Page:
Utah backup quarterback catches UCLA off guard, leads Utes to victory

PASADENA — Backup quarterbacks generally aren’t popular guys. Their entrances onto the football field typically indicate either controversy or injury at the game’s most important position.

Simply put, most teams would like to keep their backup signal caller on the sideline – the UCLA defense would like it that way too.

Through five games, the Bruins have faced four backup quarterbacks – two due to injury and two due to a player switch during the game. Up until Saturday night, UCLA had emerged damaged, but unscathed.

Utah’s Kendal Thompson changed that.

A week after Arizona State backup Mike Bercovici torched No. 8 UCLA (4-1, 1-1) through the air, Thompson – alongside running back Devontae Booker – ran over, through and around a Bruins’ defense that struggled to slow down a sustained and effective Utes ground attack. By game’s end, Utah (4-1,1-1) had 242 yards on the ground and one upset victory as they knocked off UCLA 30-28.

“It wasn’t something they had shown a lot of. We had a feeling that they were going to play (Thompson) some; we didn’t know they were going to play him that much,” said coach Jim Mora. “This guy is a better runner, more agile, faster, nifty … doesn’t throw the ball quite as well (as Utah starting quarterback Travis Wilson).”

Turns out he didn’t need to.

Thompson supplied 83 yards on the ground as the Utes switched to a zone-read offense with the Oklahoma transfer at quarterback. UCLA struggled to contain Thompson and Booker all night, particularly on the edge. The pair combined for 63 yards on nine carries on the Utes’ final drive that produced what would turn out to be a game-winning 29-yard field goal from Andy Phillips.

“They worked for every inch of blade that they got. That was the main issue for us – trying to contain that,” said redshirt senior defensive end Owamagbe Odighizuwa. “The quarterback just kept on running. He wasn’t afraid of hits and we hit him pretty good.”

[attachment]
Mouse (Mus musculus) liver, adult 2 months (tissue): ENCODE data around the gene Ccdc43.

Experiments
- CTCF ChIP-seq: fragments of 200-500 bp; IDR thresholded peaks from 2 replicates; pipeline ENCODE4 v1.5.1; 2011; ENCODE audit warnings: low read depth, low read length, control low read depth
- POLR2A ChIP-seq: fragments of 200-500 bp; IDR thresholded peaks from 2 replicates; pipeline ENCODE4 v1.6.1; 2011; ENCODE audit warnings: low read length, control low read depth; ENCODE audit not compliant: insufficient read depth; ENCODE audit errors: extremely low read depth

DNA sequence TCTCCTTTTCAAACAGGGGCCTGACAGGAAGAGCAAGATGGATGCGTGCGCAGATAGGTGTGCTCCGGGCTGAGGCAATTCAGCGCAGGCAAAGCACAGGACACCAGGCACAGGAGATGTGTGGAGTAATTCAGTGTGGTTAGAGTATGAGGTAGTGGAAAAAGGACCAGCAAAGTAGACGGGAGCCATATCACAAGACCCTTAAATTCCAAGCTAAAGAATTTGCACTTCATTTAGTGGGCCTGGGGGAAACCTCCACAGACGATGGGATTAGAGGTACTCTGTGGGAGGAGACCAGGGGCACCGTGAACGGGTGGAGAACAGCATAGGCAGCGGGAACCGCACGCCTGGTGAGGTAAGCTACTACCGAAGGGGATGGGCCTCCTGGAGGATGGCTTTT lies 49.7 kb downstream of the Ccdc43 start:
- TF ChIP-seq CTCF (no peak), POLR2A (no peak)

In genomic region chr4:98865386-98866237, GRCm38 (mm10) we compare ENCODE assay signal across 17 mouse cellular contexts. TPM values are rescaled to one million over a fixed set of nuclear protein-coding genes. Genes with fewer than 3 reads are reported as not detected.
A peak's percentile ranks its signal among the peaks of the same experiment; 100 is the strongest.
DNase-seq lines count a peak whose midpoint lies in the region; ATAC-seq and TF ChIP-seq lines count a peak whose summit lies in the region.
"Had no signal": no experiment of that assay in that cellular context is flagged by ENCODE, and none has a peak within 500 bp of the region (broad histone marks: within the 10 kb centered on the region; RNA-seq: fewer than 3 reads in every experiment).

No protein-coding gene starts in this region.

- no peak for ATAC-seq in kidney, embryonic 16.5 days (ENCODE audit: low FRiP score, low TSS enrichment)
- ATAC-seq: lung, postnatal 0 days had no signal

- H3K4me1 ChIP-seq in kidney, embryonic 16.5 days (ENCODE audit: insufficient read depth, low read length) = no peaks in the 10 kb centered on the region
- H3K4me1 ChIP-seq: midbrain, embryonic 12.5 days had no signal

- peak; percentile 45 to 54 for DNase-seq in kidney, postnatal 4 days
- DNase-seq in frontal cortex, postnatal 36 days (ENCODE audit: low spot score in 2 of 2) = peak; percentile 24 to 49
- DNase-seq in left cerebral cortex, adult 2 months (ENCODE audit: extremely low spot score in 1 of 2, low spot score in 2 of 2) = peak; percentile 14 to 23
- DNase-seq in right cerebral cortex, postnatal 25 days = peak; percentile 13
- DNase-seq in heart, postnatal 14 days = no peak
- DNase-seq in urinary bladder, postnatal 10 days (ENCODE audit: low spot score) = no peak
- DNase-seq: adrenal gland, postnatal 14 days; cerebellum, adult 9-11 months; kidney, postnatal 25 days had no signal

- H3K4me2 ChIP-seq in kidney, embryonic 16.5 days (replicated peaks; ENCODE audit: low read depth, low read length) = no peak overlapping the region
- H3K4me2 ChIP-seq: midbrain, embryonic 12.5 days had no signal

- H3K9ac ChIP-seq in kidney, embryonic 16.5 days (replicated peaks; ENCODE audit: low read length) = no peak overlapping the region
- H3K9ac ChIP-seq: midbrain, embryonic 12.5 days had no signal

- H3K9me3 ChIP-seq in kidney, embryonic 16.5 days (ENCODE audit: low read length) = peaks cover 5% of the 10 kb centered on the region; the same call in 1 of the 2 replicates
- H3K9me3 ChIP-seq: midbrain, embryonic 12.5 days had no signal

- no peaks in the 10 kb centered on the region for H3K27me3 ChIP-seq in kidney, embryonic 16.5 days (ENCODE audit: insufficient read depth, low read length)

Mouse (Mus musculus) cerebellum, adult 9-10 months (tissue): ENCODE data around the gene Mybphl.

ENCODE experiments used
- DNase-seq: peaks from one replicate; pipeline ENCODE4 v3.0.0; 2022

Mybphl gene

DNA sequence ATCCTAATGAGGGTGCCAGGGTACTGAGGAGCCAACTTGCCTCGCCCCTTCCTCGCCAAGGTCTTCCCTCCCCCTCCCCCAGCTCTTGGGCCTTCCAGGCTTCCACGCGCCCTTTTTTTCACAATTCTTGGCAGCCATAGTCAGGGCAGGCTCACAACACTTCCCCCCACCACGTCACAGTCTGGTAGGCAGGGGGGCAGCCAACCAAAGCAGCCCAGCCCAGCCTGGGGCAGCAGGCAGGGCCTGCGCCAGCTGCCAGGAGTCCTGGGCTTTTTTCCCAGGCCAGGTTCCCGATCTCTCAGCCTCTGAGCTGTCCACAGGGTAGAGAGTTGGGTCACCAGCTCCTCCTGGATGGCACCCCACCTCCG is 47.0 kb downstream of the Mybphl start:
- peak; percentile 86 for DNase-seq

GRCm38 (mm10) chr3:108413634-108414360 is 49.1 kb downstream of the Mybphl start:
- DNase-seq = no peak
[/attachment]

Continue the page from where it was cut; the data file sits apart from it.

Odighizuwa said that while the Bruins expected to see Thompson in the game, the team mostly game-planned for Wilson, who had started each of the Utes’ first four games. Still, the Bruins said that while it was difficult to adjust to the change at quarterback, they didn’t see anything they didn’t expect, saying that their struggles mainly came down to a failure to execute.

Thompson attempted just 13 passes and rarely challenged UCLA vertically, though he did connect with wide receiver Dres Anderson on a 42-yard touchdown early in the second quarter that put the Utah ahead 14-0.

Instead, he exploited the Bruins inability to contain the edge. Thompson regularly scrambled for chunks of yards on the perimeter, while Booker abused the UCLA defense up the middle as the Bruins once again struggled to bring down ball-carriers in what has developed into a season-long issue. It’s one of many UCLA has after one of its most disappointing losses in recent memory.

“We hang our hat on stopping the run and being a tough physical defense and we fell short tonight,” said defensive coordinator Jeff Ulbrich. “We’ve got to become the defense that we’re capable of becoming, and that’s not the way you finish a game if you’re gonna be great.”

The Bruins are now left to wonder if its title hopes are finished. With No. 2 Oregon coming to town fresh off an upset loss of its own, UCLA will have little time to find the greatness requisite to bring down one of college football’s premier teams.

Still, if it learns nothing else from tonight, UCLA can take comfort in the fact that greatness is not only fleeting but unexpected.

Read more here: http://dailybruin.com/2014/10/05/utah-backup-quarterback-catches-ucla-off-guard-leaves-utes-to-victory/
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